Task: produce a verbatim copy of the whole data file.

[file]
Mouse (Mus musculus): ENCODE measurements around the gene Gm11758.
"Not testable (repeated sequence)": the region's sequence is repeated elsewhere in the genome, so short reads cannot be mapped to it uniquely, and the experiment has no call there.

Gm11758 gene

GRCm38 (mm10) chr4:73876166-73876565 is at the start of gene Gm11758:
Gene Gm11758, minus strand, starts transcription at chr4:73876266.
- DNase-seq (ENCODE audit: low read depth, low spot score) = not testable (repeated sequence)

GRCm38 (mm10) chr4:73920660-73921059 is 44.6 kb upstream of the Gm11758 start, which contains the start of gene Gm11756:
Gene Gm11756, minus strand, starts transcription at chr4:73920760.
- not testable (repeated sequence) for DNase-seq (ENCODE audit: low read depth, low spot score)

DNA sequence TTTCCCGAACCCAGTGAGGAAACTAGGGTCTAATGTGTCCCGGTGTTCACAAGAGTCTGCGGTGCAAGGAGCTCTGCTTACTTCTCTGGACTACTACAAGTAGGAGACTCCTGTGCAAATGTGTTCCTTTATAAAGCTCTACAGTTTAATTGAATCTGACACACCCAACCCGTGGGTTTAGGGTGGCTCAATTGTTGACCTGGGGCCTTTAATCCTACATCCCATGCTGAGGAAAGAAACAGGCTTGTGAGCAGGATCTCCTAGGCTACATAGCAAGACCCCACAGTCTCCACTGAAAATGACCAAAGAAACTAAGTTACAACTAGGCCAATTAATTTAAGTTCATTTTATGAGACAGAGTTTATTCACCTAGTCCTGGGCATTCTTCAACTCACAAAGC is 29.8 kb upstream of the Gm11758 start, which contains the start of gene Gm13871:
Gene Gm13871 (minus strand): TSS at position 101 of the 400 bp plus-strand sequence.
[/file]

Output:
Mouse (Mus musculus): ENCODE measurements around the gene Gm11758.
"Not testable (repeated sequence)": the region's sequence is repeated elsewhere in the genome, so short reads cannot be mapped to it uniquely, and the experiment has no call there.

Gm11758 gene

GRCm38 (mm10) chr4:73876166-73876565 is at the start of gene Gm11758:
Gene Gm11758, minus strand, starts transcription at chr4:73876266.
- DNase-seq (ENCODE audit: low read depth, low spot score) = not testable (repeated sequence)

GRCm38 (mm10) chr4:73920660-73921059 is 44.6 kb upstream of the Gm11758 start, which contains the start of gene Gm11756:
Gene Gm11756, minus strand, starts transcription at chr4:73920760.
- not testable (repeated sequence) for DNase-seq (ENCODE audit: low read depth, low spot score)

DNA sequence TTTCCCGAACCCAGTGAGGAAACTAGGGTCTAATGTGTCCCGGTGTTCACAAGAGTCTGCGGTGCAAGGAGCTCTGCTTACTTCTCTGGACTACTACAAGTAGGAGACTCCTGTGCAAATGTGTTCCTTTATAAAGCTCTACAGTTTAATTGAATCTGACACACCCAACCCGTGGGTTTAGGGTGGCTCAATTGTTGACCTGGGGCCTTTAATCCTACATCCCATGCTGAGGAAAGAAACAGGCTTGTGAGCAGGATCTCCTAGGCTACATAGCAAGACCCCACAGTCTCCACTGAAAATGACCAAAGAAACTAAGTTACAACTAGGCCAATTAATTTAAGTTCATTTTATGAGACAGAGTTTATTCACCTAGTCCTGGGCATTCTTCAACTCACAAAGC is 29.8 kb upstream of the Gm11758 start, which contains the start of gene Gm13871:
Gene Gm13871 (minus strand): TSS at position 101 of the 400 bp plus-strand sequence.